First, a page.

Rating for Style: C
Rating for Substance: C-


Image Transfer

Aspect Ratio1.85:1 - Widescreen
Original Aspect Ratioyes

Image Transfer Review: Exorcist II: The Heretic is presented in its theatrical 1.85:1 ratio, in a nice anamorphic transfer. Colors are strong, and black levels solid, though reds in the title sequences do tend to bleed a bit. Film grain is rendered naturally, detail is good, with a film-like softness to the image. The source material is relatively free of defects, with only minor amounts of dust and scratches present. Compression issues are negligible, and aliasing is rare, and reasonable unobtrusive.

Image Transfer Grade: B+


Audio Transfer

 LanguageRemote Access

Audio Transfer Review: The original mono soundtrack is presented well, with an even tonal quality, good definition, and clear presence. Ennio Morricone's score comes across nicely. There is only minor amounts of distortion on some of the dialogue, which sounds source-related.

The packaging lists a French language track, which is not present.

Audio Transfer Grade: B+


Disc Extras

Static menu
Scene Access with 31 cues and remote access
Subtitles/Captions in English, French, Spanish, Portugese, Japanese, Chinese, Bahasa, Thai, Korean with remote access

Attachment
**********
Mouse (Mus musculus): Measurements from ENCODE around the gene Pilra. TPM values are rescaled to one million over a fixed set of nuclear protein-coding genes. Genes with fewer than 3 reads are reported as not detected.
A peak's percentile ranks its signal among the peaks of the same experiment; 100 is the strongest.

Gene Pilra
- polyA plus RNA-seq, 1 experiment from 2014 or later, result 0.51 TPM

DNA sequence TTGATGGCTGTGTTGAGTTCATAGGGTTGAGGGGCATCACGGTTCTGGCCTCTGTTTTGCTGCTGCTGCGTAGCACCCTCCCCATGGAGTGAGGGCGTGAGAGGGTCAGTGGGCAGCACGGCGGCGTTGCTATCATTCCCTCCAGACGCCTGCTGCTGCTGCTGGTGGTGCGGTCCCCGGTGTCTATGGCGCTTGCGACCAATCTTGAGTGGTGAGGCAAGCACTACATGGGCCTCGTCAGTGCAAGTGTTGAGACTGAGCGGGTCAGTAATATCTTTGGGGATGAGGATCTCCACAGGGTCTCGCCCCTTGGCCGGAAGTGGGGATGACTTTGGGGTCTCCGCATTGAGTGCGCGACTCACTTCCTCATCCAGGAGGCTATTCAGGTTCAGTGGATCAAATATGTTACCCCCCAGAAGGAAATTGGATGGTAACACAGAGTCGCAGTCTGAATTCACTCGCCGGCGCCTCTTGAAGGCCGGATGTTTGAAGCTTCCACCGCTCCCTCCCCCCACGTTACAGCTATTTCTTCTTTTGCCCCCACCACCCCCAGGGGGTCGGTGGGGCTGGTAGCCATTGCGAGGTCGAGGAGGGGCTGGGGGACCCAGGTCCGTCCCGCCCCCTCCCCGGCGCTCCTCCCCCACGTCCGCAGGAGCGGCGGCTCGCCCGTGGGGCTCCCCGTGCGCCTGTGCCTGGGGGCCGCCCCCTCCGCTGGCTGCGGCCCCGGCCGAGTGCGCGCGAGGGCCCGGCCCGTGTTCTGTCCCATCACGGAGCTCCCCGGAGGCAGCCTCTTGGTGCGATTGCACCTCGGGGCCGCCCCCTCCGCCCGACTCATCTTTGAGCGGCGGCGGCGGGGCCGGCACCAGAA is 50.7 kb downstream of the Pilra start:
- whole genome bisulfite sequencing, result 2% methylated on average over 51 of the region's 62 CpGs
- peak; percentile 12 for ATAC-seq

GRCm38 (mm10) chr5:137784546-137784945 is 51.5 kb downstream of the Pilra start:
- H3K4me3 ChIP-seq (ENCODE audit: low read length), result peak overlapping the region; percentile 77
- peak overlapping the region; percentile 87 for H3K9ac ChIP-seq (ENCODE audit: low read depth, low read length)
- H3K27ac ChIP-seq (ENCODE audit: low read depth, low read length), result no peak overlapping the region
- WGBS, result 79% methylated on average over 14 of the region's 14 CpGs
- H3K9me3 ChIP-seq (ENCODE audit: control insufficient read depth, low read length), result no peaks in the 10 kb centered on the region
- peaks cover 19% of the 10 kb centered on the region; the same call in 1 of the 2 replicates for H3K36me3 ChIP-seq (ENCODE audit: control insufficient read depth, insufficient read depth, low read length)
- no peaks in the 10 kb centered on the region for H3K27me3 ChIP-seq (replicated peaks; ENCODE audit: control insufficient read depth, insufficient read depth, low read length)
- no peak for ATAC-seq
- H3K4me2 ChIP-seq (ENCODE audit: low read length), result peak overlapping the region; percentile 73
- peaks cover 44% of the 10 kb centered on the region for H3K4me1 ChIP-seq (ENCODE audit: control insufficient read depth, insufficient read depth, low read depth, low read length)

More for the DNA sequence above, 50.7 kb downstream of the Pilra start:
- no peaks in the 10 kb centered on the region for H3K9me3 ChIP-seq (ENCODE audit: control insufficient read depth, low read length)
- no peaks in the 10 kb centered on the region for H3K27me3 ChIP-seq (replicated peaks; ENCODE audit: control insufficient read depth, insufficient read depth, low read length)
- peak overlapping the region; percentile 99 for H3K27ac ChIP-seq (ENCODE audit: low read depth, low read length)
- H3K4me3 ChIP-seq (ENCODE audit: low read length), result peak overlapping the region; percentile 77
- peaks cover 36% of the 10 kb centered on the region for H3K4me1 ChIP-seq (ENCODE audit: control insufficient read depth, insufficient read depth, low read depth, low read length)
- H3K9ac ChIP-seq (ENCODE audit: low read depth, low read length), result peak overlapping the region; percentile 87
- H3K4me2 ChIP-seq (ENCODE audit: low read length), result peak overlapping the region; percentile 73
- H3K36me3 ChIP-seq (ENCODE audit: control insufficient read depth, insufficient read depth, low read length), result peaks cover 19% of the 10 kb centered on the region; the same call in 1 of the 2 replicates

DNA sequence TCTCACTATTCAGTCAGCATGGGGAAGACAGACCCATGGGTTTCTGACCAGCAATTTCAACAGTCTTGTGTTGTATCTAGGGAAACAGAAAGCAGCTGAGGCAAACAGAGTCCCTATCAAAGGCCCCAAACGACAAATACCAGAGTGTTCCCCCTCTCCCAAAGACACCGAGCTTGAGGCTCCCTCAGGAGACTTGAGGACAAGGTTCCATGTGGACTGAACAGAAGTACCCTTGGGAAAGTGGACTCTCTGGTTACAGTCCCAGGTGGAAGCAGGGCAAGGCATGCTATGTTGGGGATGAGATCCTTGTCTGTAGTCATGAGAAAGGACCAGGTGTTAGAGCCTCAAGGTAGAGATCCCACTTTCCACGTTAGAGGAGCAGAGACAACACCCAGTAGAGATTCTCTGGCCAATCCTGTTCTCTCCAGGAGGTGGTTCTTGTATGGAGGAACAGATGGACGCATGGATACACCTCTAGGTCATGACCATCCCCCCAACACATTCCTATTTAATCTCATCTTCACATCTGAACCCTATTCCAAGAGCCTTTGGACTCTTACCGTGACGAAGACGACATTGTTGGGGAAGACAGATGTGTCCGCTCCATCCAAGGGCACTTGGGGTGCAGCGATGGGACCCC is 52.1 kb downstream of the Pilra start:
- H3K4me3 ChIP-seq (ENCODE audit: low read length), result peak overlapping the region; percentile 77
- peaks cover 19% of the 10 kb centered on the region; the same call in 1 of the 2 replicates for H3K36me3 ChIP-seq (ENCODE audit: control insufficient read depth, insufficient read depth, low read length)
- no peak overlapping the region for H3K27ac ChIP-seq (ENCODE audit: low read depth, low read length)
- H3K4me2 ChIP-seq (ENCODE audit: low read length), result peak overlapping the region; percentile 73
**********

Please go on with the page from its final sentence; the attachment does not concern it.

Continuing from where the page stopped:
Cast and Crew Filmographies
1 Original Trailer(s)
1 TV Spots/Teasers
Packaging: Snapper
Picture Disc
1 Disc
1-Sided disc(s)
Layers: RSDL

Extra Extras:
  1. Alternate opening sequence
Extras Review: John Boorman's sometimes over reaching creativity has sparked studio executives to ask for an explanatory opening sequence on more than one occasion, and here we get a demonstration of how a film that doesn't hit its mark could have been made even worse by trying to explain it with an alternate introduction.

A teaser and the theatrical trailer are included, along with limited filmographies for Linda Blair, Richard Burton, screenwriter William Goodhart and director John Boorman.

Extras Grade: C-


Final Comments

It's not everyday you'll find this reviewer criticizing the work of John Boorman, but in the case of Exorcist II: The Heretic, the film falls short of the expectations for a sequel to one of the most frightening movie experiences of all time. While imaginative, the story wanders too far into implausibility, and the mediocre performances detract from any conviction the film could have had. Those rightly expecting a taut, supernatural thriller will be disappointed.

Despite its failings, I am glad to have another of Boorman's films in my DVD collection.